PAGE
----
On one of our evening walks around the neighborhood my wife spots a grey MK6 Volkswagen GTI and says,

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“Those are cool why don’t you get a GTI? It’s European and grown-up like the BMW and still fun like the Subaru,” she told me. Voice of reason indeed. I knew there was a reason I married this woman.

The GTI was always a car I respected, though never a car that I considered owning. I started doing some reading on the MK7 platform that was just hitting the US. Folks seemed pretty impressed, so I stalked my local dealer’s inventory until they got a manual transmission car that I could try out.

After a thirty minute test drive, I found a winner. For me, the GTI felt more premium than the WRX and the Ford. The Volkswagen just seemed to have a character closer to the BMW 328i, than a sub 30k hot-hatchback. It was also much roomier on the inside than I expected.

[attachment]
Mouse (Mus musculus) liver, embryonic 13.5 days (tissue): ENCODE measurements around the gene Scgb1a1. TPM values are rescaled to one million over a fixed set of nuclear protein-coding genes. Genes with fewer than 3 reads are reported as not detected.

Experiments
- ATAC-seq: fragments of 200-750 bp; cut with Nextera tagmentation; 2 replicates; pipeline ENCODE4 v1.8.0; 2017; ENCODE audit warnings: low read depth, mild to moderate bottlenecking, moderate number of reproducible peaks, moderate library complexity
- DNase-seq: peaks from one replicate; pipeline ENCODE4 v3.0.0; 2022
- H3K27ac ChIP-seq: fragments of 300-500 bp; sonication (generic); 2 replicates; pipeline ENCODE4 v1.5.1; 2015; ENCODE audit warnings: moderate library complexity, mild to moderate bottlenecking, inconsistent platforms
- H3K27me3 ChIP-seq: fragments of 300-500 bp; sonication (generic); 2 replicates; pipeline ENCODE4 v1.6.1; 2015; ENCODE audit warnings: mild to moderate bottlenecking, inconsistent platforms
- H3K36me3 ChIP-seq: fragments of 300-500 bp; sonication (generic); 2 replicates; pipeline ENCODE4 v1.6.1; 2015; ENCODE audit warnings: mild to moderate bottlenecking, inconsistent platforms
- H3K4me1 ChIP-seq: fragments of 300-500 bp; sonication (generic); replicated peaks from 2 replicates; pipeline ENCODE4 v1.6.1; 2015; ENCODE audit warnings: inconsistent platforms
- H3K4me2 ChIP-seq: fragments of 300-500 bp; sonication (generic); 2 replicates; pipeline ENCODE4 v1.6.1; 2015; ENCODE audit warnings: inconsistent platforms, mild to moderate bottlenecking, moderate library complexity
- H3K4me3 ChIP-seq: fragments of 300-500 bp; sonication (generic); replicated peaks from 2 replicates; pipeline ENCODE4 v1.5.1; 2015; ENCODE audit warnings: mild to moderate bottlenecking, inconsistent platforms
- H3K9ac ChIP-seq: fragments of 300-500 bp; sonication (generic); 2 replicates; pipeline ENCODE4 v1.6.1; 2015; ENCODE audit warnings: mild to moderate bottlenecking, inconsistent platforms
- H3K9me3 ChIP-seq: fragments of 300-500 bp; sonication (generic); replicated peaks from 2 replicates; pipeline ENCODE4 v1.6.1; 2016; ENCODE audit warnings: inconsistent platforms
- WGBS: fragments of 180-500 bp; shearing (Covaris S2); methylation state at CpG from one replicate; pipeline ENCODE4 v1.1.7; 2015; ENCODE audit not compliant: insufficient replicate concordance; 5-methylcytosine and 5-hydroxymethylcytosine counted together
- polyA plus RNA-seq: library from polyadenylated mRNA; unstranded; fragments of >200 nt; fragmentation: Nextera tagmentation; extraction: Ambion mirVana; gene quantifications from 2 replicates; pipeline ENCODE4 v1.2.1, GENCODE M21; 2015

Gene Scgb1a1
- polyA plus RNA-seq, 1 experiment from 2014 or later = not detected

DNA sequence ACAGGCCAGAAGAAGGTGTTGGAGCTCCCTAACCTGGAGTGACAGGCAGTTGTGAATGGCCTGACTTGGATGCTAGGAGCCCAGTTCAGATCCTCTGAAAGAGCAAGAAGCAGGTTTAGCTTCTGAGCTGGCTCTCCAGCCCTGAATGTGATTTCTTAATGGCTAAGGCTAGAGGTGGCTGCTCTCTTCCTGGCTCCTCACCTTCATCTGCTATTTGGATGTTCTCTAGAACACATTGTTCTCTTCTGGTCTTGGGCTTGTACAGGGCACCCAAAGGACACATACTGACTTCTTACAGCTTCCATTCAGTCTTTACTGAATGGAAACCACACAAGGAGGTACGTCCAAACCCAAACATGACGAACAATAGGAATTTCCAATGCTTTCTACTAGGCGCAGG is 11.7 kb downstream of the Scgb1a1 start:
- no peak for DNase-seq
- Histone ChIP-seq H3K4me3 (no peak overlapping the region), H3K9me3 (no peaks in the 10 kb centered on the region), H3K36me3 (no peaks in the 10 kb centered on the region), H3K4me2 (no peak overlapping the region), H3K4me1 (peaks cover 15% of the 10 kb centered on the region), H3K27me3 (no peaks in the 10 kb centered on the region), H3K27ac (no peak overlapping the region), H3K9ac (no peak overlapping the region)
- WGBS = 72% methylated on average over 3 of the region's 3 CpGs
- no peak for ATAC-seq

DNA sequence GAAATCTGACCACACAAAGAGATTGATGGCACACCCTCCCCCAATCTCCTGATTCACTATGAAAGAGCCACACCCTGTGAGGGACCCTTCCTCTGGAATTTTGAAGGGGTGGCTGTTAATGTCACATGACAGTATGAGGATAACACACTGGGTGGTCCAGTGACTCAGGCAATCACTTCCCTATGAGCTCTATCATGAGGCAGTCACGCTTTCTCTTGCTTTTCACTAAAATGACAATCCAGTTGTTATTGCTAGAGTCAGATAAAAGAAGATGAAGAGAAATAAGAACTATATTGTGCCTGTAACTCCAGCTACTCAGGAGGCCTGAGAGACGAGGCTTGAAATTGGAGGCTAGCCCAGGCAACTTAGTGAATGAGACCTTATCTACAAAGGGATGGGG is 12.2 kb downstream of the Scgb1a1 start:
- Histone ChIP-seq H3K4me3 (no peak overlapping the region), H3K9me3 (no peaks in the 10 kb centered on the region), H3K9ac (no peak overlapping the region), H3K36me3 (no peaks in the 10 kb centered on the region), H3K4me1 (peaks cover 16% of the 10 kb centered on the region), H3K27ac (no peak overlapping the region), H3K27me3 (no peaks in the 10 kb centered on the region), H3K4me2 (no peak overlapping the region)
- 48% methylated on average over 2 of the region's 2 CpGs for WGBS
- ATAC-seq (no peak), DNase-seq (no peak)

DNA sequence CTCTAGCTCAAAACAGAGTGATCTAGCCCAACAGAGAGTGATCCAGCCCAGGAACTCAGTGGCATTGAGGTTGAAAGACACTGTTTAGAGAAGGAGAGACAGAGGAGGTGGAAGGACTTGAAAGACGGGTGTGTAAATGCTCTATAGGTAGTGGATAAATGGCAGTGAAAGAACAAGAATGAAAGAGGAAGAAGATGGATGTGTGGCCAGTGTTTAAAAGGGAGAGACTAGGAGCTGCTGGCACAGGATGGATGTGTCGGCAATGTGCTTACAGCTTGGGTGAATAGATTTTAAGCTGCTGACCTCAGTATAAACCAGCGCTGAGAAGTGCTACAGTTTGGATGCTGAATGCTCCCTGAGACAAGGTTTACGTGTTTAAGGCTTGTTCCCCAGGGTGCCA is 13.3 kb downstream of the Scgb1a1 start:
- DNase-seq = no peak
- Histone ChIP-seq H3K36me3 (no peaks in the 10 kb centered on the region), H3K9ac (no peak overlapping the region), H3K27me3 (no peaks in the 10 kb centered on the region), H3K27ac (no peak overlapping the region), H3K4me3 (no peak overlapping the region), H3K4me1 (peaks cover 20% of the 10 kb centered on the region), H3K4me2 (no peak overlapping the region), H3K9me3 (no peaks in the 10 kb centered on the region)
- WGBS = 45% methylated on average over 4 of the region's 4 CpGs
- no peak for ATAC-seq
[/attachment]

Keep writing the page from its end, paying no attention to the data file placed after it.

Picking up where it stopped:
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Now it came down to options. A manual was a must. I know the DSG is faster to shift and an all-around fantastic dual-clutch auto. I’ve driven a DSG a few times and was impressed, but rowing through the gears is just too much fun to give up. I also wanted the “performance package” despite the fact that the car I drove didn’t have it so I really had no idea if it was worth the premium over the standard car.